Many Municipal Courts within Georgia have also created programs that give you an opportunity to complete certain requirements and if completed, have your charges dismissed. If the charge is dismissed, in some cases it is possible the charge can also be expunged (permanently removed) from your criminal record. If this program is offered and successfully completed, no conviction will be recorded and you will be able to honestly state that you were never convicted of the charge.
Municipal Courts have an incentive to retain jurisdiction and have you resolve your case resolved within the city. If the court imposes a fine as a part of your sentence, that money goes into the city treasury. If your case is transferred to the State or Superior Court and resolved there, any fine imposed will go into the county treasury. There is a strong incentive, then, for cases to be resolved in the Municipal Court and a clever attorney will negotiate a plea with this in mind.
Municipal Courts follow a similar sequence of events as other courts in proceeding with its cases. Your first court appearance will be your arraignment date. At arraignment you will be formally accused of the charges against you and expected to enter a plea to those charges. If you plead guilty, you will go before the judge to be sentenced and your case will be over.
If you are fighting the charges, though, you can discuss your case with the prosecutor and attempt to reach an agreement to resolve your case. If you are unable to reach an agreement, you may have to make a decision on how to proceed. You will have to decide whether to enter a plea or have a trial. Municipal Courts only have jurisdiction to hold bench trials, which is a trial by judge.
DUI in a Georgia State or Superior Courts:
As discussed earlier, you have a right to a trial by jury and can choose to transfer your case to the county's State or Superior Court. Again, having your case transferred to a higher court does not require you to proceed with a jury trial, but allows you to have another opportunity to negotiate a resolution to your case.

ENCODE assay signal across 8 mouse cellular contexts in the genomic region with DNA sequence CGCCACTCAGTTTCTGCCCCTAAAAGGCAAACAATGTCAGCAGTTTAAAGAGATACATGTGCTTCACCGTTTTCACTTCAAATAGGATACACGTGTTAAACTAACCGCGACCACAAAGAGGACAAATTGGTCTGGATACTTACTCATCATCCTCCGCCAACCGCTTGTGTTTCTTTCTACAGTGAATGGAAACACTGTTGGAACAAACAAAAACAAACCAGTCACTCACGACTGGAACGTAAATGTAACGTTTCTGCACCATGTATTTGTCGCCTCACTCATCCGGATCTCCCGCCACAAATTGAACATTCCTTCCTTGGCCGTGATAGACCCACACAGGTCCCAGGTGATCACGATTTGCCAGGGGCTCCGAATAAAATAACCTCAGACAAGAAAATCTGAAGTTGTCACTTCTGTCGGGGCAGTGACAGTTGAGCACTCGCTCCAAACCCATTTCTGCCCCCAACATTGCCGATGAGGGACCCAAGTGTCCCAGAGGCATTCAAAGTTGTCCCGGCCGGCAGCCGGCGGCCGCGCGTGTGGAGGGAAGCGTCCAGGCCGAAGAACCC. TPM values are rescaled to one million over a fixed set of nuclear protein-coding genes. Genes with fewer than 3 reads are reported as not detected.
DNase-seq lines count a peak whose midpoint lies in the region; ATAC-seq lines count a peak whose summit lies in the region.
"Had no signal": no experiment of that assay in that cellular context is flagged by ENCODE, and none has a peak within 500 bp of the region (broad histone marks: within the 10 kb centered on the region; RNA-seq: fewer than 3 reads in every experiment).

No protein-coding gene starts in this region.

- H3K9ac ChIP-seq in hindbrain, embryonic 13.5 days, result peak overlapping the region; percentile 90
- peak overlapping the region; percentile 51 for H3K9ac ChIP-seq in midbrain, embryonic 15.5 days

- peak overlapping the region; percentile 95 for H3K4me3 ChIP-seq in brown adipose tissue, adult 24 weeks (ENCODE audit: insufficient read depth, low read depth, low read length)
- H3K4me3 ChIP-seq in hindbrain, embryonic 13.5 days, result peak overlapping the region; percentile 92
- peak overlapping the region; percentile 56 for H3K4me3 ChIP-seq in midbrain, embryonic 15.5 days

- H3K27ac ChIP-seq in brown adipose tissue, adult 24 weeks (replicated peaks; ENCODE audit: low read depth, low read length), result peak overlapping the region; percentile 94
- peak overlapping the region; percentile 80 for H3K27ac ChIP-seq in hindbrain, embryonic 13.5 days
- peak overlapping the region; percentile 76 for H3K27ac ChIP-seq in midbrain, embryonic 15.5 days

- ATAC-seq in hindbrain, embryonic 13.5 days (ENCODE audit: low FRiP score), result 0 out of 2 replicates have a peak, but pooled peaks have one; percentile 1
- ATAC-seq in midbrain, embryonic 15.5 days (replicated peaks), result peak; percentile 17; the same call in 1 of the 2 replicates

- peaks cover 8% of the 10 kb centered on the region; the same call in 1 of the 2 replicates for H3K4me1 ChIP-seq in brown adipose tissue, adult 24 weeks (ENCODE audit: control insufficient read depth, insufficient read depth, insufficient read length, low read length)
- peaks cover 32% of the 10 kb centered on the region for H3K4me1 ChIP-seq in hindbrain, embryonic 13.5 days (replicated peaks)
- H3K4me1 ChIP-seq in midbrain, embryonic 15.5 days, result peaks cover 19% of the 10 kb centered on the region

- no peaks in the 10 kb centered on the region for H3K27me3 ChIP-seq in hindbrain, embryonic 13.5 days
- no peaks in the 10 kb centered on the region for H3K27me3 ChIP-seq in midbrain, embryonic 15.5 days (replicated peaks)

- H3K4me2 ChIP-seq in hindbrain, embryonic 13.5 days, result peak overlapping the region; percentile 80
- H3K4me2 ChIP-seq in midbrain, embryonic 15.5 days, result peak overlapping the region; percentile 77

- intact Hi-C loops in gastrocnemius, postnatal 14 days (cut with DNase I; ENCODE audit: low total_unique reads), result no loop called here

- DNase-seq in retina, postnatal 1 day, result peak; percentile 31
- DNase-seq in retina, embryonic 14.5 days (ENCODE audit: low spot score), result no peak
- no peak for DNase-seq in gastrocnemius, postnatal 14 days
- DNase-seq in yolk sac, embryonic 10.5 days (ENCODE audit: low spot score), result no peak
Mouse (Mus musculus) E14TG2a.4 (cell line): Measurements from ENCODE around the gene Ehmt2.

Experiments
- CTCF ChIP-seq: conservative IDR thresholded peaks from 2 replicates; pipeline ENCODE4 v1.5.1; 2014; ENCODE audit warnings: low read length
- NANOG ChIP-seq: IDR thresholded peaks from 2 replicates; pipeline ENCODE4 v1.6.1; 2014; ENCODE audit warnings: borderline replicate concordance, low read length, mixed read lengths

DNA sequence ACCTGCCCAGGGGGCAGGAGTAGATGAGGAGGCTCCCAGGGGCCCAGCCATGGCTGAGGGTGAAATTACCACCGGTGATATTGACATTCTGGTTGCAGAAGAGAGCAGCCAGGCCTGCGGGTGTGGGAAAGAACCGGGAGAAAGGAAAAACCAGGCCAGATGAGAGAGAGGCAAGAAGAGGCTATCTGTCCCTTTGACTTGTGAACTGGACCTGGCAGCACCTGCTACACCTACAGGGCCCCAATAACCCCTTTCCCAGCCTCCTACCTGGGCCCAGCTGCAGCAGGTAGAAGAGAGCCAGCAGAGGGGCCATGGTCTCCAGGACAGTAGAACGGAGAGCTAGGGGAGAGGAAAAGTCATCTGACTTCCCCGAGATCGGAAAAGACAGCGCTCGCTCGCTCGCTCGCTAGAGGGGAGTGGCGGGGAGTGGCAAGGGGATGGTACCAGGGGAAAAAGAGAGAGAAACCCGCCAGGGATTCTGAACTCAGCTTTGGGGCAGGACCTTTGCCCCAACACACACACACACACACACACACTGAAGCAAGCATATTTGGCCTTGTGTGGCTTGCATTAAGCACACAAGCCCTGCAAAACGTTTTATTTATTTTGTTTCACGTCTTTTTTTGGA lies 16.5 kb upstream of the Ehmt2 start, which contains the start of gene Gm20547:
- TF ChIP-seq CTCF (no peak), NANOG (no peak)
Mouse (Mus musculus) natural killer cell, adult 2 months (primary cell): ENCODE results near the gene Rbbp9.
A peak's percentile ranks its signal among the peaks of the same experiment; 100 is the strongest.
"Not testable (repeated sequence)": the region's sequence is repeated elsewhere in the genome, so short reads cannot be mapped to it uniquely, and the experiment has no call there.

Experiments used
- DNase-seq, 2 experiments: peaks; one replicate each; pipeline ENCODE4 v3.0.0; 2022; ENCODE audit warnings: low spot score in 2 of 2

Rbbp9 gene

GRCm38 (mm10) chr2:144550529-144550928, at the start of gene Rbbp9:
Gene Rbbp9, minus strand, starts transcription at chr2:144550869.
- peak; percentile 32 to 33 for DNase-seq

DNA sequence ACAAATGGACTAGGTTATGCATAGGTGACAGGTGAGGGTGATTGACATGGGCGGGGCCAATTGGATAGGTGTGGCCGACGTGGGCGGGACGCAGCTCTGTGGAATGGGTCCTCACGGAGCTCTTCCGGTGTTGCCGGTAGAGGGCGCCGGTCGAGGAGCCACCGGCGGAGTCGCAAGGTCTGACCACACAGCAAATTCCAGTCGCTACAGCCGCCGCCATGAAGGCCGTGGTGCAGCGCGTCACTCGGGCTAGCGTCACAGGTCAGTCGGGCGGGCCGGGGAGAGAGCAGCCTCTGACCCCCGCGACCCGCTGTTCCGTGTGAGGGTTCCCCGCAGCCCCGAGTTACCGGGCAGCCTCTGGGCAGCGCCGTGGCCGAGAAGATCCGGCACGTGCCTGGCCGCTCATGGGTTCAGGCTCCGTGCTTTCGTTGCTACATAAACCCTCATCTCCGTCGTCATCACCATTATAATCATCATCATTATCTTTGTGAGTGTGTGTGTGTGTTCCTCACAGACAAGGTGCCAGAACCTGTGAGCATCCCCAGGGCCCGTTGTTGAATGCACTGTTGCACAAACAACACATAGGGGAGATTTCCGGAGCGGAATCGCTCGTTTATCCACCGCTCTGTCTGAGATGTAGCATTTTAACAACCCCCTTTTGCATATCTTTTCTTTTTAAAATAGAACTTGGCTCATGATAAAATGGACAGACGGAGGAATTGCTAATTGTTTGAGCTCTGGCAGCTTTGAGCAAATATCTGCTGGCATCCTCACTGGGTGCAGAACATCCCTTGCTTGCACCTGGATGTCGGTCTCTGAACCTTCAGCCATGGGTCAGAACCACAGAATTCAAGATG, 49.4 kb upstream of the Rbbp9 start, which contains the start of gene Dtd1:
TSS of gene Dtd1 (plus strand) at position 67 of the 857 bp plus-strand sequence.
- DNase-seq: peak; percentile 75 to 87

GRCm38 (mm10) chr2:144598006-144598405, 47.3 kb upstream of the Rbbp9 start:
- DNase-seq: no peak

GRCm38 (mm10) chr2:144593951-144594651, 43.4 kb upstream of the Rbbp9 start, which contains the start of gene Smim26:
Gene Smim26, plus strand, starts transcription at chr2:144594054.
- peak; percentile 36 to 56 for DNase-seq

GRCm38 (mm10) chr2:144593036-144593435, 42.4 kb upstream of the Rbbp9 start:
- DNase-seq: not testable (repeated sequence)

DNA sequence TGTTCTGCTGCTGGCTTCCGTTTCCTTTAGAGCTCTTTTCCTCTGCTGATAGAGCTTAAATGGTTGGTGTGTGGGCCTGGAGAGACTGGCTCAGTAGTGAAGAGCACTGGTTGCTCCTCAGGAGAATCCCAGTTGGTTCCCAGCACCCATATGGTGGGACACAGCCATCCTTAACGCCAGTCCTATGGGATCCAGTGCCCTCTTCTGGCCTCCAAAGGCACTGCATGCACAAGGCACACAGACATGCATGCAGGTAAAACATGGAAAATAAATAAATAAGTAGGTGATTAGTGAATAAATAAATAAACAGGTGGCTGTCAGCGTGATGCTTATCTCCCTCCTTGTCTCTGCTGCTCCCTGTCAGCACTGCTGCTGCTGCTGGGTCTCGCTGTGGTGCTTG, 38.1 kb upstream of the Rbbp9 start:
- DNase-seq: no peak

It can take several months for your case to be accused in the State or Superior Court after being transferred from a Municipal Court. Typically it takes between 1 and 4 months before you will receive your next court date, but in some counties with high case volume, it could take much longer. This can be advantageous because during this time evidence can be lost, witnesses can move or lose contact with the court, the arresting officer may be fired or transfer to a new agency out of state or otherwise become unable to testify against you.
The amount of time it takes to transfer your case also has the potential to be harmful, though, if your situation changes and you relocate so that it becomes burdensome and expensive to travel to Georgia for court appearances. New laws could also go into effect during that time period that could impact your case or increase the penalties upon conviction.
Not all cases begin in Municipal Courts. Where your case is initiated will depend on the charges you are facing and the location of the arrest. If you were arrested for DUI by a county Sheriff's deputy or if you were arrested in an unincorporated part of a Georgia County, your case may begin in the county's Recorder's Court, Probate Court, or State Court as opposed to a Municipal Court.
DUI in a Georgia Recorders Court:
A county Recorder's Court is similar to a city Municipal Court. Not all counties in Georgia have a Recorder's Court, but in ones that do, the Recorder's Court handles violations of state laws and local ordinances, among other issues. A DUI case beginning in a Recorder's Court can be transferred to the county State Court.
DUI in a Georgia Probate Court:
In Georgia counties that do not have State Courts, if the arrest was made by a county Sheriff's deputy or occurred in an unincorporated part of the county, the case will begin in the Probate Court. A DUI case beginning in a Probate Court can then be transferred to the county Superior Court.
Misdemeanor and Felony DUI in Georgia:
In Georgia, DUI is generally a misdemeanor offense, but DUIs can also be charged as a felony in certain circumstances. If your charges include a Felony DUI offense, the case will heard by the county's Superior Court. A fourth DUI within ten years (if all convictions are since 2008), DUI Child Endangerment, Serious Injury By Vehicle, and Vehicular Homicide and Feticide are all felony offenses.
Once the county's solicitor or district attorney accuses your case in the State or Superior Court, your first court date will be an arraignment date. A formal accusation will be entered for the charges the State will prosecute. You will be expected to enter a plea of guilty or not guilty to the charges against you. If you plead guilty, you will waive your rights to a trial, to cross examine witnesses, and your right to be presumed innocent as well as your other Constitutional rights in a criminal proceeding and you will go before the judge for sentencing and your case will be resolved. The conditions of your sentence will be imposed and you will likely serve some period of time in jail or on probation beginning that day.